Journal Information
Vol. 85. Issue 1.
Pages 44-47 (01 July 2016)
Vol. 85. Issue 1.
Pages 44-47 (01 July 2016)
Scientific Letter
DOI: 10.1016/j.anpede.2015.09.037
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Colour density spectral array of bilateral bispectral index in status epilepticus
Matriz de densidad espectral de color del BIS bilateral en estado epiléptico
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Miguel Ángel Hernández-Hernándeza,c,
Corresponding author
mahernandez@humv.es

Corresponding author.
, David Iglesias-Posadillaa, Ana Ruiz-Ruiza,c, Vanesa Gómez-Marcosa, José Luis Fernández-Torreb,c,d
a Servicio de Medicina Intensiva, Hospital Universitario Marqués de Valdecilla, Santander, Cantabria, Spain
b Servicio de Neurofisiología Clínica, Hospital Universitario Marqués de Valdecilla, Santander, Cantabria, Spain
c Instituto de Investigación Valdecilla (IDIVAL), Santander, Cantabria, Spain
d Departamento de Fisiología y Farmacología, Facultad de Medicina, Universidad de Cantabria (UNICAN), Santander, Cantabria, Spain
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Status epilepticus (SE) is the most frequent neurologic emergency in the paediatric age group, with an incidence of 18–23 cases per 100000 children per year.1 These patients need to be monitored in the paediatric intensive care unit (PICU), which frequently requires strong sedation. On the other hand, bispectral index (BIS) monitoring is a quantitative method based on electroencephalogram (EEG) signals used to assess the depth of anaesthesia.2 The bilateral BIS system allows the use of four EEG channels, adding new variables to those already in use. One of them is the density spectral array (DSA), a colour display that represents the frequencies and amplitudes of brain waves through time, with the colour spectrum ranging from blue (minimum amplitude) to dark red (maximum amplitude).

We present the cases of two patients in which the use of the DSA was useful in the detection and monitoring of SE.

Case 1

Boy aged 5 months admitted for head trauma. At admission, he had a partial seizure with clonic movements in the left leg that did not respond to antiepileptic treatment and progressed to a secondary generalised tonic-clonic SE. The patient was intubated and an EEG requested that showed focal epileptiform discharges in the right frontal region and slow waves in the left temporo-occipital region (Fig. 1A). The epileptiform activity disappeared with administration of midazolam, and we placed a bilateral BIS sensor to adjust the depth of anaesthesia. At 40min the DSA showed an abrupt change, shifting from orange, yellow and green colours in the low-frequency bands to dark red tones (Fig. 1B), with no clinical evidence of ictus. The BIS electroencephalographic signal showed epileptiform discharges similar to those seen in conventional EEG, which were interpreted as recurrent epileptic activity. Since continuous video-EEG monitoring (cEEG) was not available, we administered thiopental, after which the discharges no longer appeared in the display and green and yellow tones reappeared in the DSA. The following day, a new EEG confirmed the absence of epileptiform activity.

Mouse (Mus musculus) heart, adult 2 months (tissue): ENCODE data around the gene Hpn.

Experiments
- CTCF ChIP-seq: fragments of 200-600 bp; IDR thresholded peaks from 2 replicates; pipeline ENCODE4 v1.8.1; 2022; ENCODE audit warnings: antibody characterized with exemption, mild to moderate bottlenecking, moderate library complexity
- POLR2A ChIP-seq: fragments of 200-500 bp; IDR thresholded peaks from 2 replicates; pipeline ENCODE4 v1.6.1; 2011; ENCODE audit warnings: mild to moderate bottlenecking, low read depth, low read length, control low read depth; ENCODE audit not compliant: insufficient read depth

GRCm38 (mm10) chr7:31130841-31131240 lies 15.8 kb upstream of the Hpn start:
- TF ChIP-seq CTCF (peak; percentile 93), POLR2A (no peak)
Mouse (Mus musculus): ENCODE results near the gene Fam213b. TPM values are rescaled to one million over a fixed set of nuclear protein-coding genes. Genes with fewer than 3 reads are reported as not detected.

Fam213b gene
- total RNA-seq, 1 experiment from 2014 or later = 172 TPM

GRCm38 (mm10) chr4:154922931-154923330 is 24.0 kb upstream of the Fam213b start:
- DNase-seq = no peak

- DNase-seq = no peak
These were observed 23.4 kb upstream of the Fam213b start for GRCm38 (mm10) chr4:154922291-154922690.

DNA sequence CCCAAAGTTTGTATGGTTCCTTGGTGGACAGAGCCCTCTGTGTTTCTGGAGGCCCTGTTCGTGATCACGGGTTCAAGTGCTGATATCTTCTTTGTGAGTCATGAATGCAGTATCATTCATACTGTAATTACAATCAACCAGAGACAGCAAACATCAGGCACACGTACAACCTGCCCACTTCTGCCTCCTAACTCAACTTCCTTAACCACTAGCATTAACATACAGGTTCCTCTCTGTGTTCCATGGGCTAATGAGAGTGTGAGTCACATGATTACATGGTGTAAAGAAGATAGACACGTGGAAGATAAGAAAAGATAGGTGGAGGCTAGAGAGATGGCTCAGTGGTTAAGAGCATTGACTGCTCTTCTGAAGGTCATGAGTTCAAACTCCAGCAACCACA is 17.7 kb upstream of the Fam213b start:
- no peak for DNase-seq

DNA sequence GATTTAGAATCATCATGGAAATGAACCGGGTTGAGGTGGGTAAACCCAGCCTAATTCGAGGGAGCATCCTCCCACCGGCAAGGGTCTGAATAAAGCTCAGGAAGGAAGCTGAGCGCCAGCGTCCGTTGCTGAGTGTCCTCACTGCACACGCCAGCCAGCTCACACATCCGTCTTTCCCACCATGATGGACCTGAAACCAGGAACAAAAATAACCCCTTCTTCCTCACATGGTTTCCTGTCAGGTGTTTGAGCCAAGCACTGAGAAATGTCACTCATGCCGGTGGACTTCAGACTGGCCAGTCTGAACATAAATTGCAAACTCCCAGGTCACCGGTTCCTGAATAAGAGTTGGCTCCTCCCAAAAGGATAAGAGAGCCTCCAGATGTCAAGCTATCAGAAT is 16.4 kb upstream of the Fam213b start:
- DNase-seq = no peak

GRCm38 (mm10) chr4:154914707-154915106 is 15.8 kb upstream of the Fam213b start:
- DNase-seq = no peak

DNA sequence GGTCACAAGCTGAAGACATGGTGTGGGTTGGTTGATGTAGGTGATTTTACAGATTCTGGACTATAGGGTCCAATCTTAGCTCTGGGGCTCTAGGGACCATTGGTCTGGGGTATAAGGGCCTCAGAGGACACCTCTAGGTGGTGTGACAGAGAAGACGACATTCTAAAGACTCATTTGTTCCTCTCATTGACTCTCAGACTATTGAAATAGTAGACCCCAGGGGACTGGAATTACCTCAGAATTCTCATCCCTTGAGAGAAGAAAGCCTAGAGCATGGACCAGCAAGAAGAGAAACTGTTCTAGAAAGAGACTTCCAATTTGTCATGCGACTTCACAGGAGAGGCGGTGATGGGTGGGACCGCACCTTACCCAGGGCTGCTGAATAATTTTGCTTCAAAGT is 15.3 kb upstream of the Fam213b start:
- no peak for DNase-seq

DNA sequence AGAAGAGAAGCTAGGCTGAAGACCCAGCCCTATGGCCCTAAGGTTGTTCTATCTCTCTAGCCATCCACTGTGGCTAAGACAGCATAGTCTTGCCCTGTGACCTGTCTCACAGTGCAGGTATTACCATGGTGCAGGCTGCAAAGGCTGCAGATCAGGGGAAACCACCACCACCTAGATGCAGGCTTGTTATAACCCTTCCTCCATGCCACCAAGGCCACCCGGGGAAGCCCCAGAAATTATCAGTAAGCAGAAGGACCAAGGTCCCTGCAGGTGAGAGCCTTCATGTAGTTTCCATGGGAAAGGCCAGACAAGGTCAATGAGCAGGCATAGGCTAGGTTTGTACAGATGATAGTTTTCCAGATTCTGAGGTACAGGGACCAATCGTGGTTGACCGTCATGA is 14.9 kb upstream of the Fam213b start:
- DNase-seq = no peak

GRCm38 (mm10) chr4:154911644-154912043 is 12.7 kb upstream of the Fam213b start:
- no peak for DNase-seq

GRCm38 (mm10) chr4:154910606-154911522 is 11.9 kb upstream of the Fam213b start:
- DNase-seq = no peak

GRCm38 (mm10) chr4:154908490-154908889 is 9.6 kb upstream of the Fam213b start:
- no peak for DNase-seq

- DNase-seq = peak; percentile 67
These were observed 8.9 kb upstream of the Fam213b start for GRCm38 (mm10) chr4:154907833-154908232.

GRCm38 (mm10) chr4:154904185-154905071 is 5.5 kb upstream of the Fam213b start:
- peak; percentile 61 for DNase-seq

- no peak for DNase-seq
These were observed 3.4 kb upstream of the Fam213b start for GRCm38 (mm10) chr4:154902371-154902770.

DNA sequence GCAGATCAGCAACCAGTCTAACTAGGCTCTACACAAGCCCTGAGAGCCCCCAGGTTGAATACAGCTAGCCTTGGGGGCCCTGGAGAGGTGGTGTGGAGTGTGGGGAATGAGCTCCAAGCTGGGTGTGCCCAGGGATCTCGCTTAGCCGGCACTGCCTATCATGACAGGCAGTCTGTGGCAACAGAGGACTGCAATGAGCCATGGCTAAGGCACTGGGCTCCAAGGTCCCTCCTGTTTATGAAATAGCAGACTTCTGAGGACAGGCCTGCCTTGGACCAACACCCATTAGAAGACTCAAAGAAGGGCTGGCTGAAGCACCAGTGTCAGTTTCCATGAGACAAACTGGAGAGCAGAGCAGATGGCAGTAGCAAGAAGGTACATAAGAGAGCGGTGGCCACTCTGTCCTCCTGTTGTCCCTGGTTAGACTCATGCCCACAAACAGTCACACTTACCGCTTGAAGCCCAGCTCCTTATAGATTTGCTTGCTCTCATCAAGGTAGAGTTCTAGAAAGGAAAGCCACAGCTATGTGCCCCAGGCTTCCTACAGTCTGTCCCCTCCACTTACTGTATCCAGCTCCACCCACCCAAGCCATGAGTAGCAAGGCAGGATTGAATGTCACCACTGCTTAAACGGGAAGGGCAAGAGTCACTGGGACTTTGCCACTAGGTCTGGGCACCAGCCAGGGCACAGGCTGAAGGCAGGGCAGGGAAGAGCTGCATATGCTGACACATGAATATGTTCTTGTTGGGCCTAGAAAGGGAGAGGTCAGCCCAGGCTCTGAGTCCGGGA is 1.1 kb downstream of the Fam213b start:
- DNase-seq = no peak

Figure 1.

Case 1 (A) EEG showing frequent focal epileptiform discharges involving the entire right frontal lobe (Fp2, F4, F8) and increased slow waves in the left temporo-occipital region; low-frequency filter: 0.53Hz; high-frequency filter: 30Hz; notch filter: 50Hz. Vertical bar: 100μV, horizontal bar: 1s; (B) DSA showing an abrupt change in colour (long arrow) from orange, yellow and green tones to dark red tones in the low-frequency band (<10Hz), suggestive of recurrent epileptic activity. After a little over one hour, the DSA returned to its previous features concurrently with the administration of thiopental (short arrow). The white line in the DSA represents the spectral edge frequency (SEF), which is the frequency in Hertz below which 95% of the power of the brain resides. (In the black and white printout, the dark red in the low-frequency band appears as dark grey tones that are nearly black.)

(1.11MB).
Case 2

Girl aged 7 years admitted for suspected meningoencephalitis. She had a partial seizure with clonic movements in the left shoulder that did not respond to antiepileptic treatment and progressed to a secondary generalised tonic-clonic SE. The patient was intubated and given midazolam intravenously, which achieved control of the clonic movements. However, the EEG showed continuous bilateral asymmetrical epileptiform discharges of spike-and-wave complexes with maximum amplitudes in the right temporo-occipital and temporal regions (Fig. 2A). We administered thiopental intravenously and placed a bilateral BIS sensor to titrate the barbiturate sedation. At first, we observed epileptiform discharges in the BIS EEG channels associated to a spike pattern with predominance of dark red tones in the DSA, which gradually changed to blue colours with a BIS value of 10 that served as the therapeutic target for maintaining a burst-suppression pattern (Fig. 2B). At 48h, a new conventional EEG confirmed the absence of seizures.